Transitions

Libya’s politicians duke it out with the Supreme Court

On Tuesday April 9, the Libyan General National Congress (GNC) voted to amend the Constitutional Declaration, the interim legal charter that’s filling the gap while the country’s future constitution is being drafted and ratified, to provide the controversial "isolation law" with constitutional immunity in the face of Supreme Court opposition. The amendment is a breach ...

MAHMUD TURKIA/AFP/GettyImages
MAHMUD TURKIA/AFP/GettyImages

On Tuesday April 9, the Libyan General National Congress (GNC) voted to amend the Constitutional Declaration, the interim legal charter that’s filling the gap while the country’s future constitution is being drafted and ratified, to provide the controversial "isolation law" with constitutional immunity in the face of Supreme Court opposition. The amendment is a breach of judicial sovereignty and tantamount to directly undermining Libya’s transition to democracy.  

The isolation law would target individuals who are linked to the Qaddafi regime (or have worked in bureaucratic jobs in government at a senior or junior level) and would prevent them from holding public office in Libya for 5 to10 years. However, the proposed isolation law would violate Article 6 of the constitutional declaration, which states:

"Libyans shall be equal before the law. They shall enjoy equal civil and political rights, shall have the same opportunities, and be subject to the same public duties and obligations, without discrimination due to religion, doctrine, language, wealth, race, kinship, political opinions, and social status, tribal or eminent or familial loyalty."

The new amendment gives the isolation law absolute immunity from appeals in the Supreme Court to assess its constitutionality.  As the GNC has yet to agree on the final version, part of the amendment is intended to reduce the necessary quorum needed to pass it from 120 votes down to 101.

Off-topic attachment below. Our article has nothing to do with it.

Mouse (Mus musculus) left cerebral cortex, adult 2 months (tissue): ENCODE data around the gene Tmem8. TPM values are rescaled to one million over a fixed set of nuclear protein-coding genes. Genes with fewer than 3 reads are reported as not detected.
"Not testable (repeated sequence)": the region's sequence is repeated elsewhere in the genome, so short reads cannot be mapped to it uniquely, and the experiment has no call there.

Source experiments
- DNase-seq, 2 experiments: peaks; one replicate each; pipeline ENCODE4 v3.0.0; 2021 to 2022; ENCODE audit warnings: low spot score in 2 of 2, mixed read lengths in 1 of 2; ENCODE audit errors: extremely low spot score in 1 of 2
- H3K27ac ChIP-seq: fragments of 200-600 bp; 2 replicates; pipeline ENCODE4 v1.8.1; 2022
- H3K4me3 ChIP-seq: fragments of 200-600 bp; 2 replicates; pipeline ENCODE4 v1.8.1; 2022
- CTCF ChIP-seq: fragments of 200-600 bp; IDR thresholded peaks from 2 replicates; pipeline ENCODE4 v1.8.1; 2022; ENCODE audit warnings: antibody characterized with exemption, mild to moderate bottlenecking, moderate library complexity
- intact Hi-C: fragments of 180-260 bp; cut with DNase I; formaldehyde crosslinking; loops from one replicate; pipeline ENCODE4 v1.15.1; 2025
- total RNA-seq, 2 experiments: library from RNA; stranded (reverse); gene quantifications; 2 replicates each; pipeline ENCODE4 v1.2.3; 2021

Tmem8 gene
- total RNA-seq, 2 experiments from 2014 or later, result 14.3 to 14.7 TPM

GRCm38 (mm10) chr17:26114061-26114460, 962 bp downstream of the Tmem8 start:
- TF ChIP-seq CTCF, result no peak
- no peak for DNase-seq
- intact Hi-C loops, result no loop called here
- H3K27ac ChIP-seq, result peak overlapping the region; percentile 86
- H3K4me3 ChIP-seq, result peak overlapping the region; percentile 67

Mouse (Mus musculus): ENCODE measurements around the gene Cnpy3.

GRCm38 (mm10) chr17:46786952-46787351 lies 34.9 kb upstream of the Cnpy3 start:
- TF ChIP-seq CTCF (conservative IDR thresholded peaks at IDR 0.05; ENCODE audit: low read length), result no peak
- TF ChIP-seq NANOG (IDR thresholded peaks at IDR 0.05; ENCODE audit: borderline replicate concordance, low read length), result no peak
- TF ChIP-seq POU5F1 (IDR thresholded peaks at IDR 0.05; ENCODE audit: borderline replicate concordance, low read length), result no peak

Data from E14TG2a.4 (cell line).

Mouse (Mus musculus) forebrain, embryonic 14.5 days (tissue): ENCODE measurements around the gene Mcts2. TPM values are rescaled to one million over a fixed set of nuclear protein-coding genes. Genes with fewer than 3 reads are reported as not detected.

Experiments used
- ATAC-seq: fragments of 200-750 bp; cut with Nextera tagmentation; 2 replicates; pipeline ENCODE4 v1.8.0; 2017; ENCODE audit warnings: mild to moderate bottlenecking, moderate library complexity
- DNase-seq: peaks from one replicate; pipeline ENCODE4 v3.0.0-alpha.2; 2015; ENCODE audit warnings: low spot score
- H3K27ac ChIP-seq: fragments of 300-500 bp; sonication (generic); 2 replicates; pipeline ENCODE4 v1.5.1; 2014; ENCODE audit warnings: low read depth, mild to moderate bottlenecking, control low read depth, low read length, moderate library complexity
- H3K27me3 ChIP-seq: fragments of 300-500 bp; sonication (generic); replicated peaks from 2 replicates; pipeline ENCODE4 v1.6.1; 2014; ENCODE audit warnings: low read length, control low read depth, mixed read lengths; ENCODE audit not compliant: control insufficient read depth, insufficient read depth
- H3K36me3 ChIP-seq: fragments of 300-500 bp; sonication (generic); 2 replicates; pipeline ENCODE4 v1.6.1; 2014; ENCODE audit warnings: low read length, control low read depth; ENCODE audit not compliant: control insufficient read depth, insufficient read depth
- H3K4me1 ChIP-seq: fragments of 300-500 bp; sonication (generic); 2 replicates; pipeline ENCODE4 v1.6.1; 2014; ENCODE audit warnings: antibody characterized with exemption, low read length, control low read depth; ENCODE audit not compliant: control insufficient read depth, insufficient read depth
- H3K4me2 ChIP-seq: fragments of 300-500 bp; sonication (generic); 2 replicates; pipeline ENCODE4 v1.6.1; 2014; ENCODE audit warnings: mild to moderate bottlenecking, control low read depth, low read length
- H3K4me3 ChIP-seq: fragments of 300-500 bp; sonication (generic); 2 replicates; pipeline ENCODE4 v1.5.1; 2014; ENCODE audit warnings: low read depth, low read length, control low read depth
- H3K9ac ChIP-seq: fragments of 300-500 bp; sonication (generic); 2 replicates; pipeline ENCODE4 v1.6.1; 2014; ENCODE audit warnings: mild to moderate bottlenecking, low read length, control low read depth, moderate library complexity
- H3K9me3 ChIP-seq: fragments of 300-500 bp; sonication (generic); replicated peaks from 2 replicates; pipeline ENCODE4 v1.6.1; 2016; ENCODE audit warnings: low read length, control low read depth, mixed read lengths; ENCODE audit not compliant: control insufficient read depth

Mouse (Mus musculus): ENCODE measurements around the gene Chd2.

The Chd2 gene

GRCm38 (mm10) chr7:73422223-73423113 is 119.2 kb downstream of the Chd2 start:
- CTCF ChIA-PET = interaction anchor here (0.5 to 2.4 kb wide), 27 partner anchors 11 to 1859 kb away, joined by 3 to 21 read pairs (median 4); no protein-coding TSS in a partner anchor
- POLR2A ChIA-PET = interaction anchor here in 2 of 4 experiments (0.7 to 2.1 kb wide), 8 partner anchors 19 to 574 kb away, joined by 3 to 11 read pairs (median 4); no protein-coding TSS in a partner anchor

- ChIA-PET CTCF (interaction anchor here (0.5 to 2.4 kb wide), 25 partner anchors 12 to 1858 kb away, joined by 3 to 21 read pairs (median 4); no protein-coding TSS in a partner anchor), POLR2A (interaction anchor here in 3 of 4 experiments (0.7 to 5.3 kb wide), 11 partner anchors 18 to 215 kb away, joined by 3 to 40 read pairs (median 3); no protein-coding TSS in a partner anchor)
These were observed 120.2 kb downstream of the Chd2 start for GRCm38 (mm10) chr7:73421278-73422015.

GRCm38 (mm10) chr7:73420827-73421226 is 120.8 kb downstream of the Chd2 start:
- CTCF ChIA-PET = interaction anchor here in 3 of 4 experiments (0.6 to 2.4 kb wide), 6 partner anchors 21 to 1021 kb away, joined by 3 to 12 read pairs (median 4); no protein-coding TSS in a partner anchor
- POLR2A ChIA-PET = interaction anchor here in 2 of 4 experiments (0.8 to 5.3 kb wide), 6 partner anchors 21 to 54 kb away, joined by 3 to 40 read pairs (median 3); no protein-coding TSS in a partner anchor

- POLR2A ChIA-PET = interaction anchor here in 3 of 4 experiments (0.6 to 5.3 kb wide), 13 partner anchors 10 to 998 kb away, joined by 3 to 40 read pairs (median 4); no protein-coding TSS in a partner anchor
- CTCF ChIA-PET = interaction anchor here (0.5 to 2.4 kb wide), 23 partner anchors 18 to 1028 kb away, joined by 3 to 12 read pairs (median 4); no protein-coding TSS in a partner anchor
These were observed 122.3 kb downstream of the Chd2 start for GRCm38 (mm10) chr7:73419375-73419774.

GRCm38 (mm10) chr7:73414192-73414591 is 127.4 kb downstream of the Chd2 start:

The Libyan Observatory for Human Rights was quick to condemn the move by the GNC calling it "an unprecedented violation of the rights of citizens to appeal against laws that would affect their lives or violate their rights."

Speaking to journalists on Sunday, the GNC’s spokesperson, Omar Hmaidan, suggested that the objectives of the isolation law are public demands. However, within the GNC, the isolation law will manifest in political gains and the avoidance of battle between different blocs. This represents a dangerous precedent especially when political agendas of certain groups and party interests supersede the democratic values for which Libyans have fought.

Supporters of the isolation law (Islamists in particular) deem it necessary because loyalists of the former regime are trying to derail Libya’s transition to a stable democracy and overall success of the revolution in the country. However, limiting the powers of the judiciary to uphold justice is a greater danger since elected officials would be able to govern without checks and balances, or respect for the concept of separation of powers and independence of the judiciary.

However, counter-arguments by anti-isolation groups (including the liberal leaning National Forces Alliance led by Mahmoud Jibril) suggest that other steps can be taken to protect the revolution and help Libya’s democratic transition. These steps include, building judicial capacity to deal with the issue of the transitional justice, approving a comprehensive Transitional Justice Law, and establishing systems and practices that would prevent corruption and affirm democratic values and practices.

Furthermore, they assert that isolation happened naturally during the eight-month long armed struggle, because the majority of officials who sided with Qaddafi fled the country, have been killed during the fighting, or are currently imprisoned pending trials.

There is real concern that the isolation law is more about current political opponents fighting each other, than about the national interest or the protection of the revolution. Libya is currently facing a historic moment in which we have to choose to complete our revolution by affirming the values of compassion, inclusiveness, and respect for human rights. The alternative is that we abandon these values and become prey for groups that have put their narrow party interests above the national interest. 

Mohamed Eljarh is the Libya blogger for Transitions. Read the rest of his posts here.  

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